The Origins of the Inquisition in Fifteenth Century Spain

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New York Review of Books, 2001 - History - 1384 pages
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The Spanish Inquisition remains a fearful symbol of state terror. Its principal target was theconversos, descendants of Spanish Jews who had been forced to convert to Christianity some three generations earlier. Since thousands of them confessed to charges of practicing Judaism in secret, historians have long understood the Inquisition as an attempt to suppress the Jews of Spain. In this magisterial reexamination of the origins of the Inquisition, Netanyahu argues for a different view: that the conversos were in fact almost all genuine Christians who were persecuted for political ends. The Inquisition's attacks not only on the conversos' religious beliefs but also on their "impure blood" gave birth to an anti-Semitism based on race that would have terrible consequences for centuries to come.

This book has become essential reading and an indispensable reference book for both the interested layman and the scholar of history and religion.
  

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The origins of the Inquistion in fifteenth century Spain

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Modest in title but monumental in scope, this book is easily the finest study of the Inquisition to appear in this, or arguably any, century. Netanyahu (A Place Among the Nations: Israel and the World ... Read full review

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An excellent and wise perspective from Netanyahu. The role played by the Catholic Church did not ceased at the witch hunt, it continued right into Hitlerism in Germany. The fact that Hitler had never been excommunicated by the Vatican does give some supporting evidence to what Netanyahu wrote. Having read several versions with almost similar explanation this one presented the case convincingly that the inquisition did not end with witch hunt but continued into modern time in the form of "impure blood" that gave birth to an anti-Semitism based on race that reached its pinnacle in Hitler' Germany. The impact of this bloody and inhumane practice devised by the Vatican is long lasting.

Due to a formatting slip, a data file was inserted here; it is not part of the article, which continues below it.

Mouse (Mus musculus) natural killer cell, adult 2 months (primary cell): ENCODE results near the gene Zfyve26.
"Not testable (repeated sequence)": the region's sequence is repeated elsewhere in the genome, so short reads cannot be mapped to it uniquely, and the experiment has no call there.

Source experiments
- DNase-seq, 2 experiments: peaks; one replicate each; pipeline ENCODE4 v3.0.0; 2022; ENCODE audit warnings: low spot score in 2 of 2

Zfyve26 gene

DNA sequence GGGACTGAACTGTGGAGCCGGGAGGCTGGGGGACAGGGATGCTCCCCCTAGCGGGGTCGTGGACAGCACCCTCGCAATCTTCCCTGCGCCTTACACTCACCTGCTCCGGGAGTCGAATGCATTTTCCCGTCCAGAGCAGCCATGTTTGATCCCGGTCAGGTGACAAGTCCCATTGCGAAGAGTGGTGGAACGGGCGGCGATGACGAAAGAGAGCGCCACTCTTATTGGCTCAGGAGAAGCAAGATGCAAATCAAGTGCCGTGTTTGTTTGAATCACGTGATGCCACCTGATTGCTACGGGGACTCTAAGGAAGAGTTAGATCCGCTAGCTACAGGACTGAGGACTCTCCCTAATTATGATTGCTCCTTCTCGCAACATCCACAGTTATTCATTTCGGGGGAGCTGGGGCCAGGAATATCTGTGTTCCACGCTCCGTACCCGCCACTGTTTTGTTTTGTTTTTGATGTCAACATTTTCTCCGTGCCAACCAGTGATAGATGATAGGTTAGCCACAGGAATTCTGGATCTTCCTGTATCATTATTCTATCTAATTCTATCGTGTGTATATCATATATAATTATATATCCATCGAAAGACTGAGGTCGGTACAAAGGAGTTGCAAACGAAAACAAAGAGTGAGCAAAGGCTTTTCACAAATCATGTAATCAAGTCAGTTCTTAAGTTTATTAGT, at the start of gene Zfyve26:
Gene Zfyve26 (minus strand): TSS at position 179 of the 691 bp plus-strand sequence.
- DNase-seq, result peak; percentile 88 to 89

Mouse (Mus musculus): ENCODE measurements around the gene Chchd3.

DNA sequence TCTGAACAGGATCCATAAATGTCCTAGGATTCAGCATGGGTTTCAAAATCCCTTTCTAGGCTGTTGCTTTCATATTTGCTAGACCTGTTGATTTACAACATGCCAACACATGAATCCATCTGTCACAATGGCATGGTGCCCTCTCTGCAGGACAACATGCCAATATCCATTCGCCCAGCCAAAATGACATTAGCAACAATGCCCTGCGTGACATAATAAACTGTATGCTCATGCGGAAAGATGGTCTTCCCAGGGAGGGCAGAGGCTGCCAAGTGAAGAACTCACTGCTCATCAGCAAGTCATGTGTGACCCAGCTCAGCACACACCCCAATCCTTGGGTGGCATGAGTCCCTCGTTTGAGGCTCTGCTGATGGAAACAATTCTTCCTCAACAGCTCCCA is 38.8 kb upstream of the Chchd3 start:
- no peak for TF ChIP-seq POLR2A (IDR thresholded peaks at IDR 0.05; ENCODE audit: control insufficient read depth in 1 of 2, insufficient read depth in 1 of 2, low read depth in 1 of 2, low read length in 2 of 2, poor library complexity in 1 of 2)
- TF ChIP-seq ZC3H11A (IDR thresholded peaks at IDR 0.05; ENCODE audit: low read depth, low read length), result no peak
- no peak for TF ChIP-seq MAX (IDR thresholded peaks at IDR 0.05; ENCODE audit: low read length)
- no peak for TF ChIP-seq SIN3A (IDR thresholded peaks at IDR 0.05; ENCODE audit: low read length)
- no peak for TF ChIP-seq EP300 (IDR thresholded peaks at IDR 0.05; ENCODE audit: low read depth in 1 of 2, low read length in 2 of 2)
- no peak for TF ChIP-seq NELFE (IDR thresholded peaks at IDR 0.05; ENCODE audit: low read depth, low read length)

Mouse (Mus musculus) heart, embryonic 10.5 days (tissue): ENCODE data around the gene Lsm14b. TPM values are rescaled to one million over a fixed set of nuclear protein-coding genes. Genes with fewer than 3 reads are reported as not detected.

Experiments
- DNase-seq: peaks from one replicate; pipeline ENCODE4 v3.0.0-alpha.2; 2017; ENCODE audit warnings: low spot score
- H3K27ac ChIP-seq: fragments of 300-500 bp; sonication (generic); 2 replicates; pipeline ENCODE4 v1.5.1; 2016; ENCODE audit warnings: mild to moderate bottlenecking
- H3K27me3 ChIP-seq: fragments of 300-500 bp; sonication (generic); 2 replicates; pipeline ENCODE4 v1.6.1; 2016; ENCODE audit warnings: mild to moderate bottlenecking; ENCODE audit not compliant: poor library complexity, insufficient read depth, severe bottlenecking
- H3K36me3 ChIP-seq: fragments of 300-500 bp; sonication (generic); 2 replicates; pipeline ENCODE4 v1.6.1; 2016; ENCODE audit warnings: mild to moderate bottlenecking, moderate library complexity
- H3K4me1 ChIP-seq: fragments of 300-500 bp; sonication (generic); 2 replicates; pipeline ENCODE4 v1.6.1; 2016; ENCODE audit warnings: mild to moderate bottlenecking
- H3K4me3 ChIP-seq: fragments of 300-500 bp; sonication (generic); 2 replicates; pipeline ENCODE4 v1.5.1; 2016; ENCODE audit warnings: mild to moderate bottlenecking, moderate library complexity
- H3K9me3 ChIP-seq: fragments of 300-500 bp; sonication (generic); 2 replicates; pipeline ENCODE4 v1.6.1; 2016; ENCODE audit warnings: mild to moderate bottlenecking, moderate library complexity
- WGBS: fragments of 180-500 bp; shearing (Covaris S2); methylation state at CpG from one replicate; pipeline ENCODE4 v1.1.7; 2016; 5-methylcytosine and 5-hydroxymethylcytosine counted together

Contents

The Jewish Question
3
The Spanish Scene
28
The Struggle for Monarchic Superiority
217
The Great Debate
351
The SentenciaEstatuto
367
Converso CounterAttack
385
Juan de Torquemada
421
Second Attack on the Conversos
486
The Alboraique
848
Alonso de Oropesa
855
The Chroniclers of Enrique IV
897
The Early Period
915
The Major Causes
925
The SocialEconomic Reasons
950
Sidelights and Afterthoughts
1048
The Insidious Pretext
1074

The Privilege
512
Diego de Valera
578
The Political Views of the Toledan Rebels
584
Old Christian Apologies for the Conversos
606
Alonso D1az de Montalvo
619
The Cronicas
628
Reverses and Triumphs
662
End of Alvaro de Luna
681
Closing the Circle
709
His Aims and Tactics
715
The Delusive Peace
724
Later Old Christian Controversy
814
Expulsion
1087
A The Number of the Marranos in Spain
1095
B Diego de Anaya and His Advocacy of Limpieza
1103
Juan de Torquemada
1110
On the Reliability of Torquemadas Testimony
1117
F The Death of Enrique IV
1127
When Did It Begin?
1133
J Racism in Germany and Spain
1141
K The Converso Conspiracies Against the Inquisition
1147
ACKNOWLEDGMENTS
1349
Copyright

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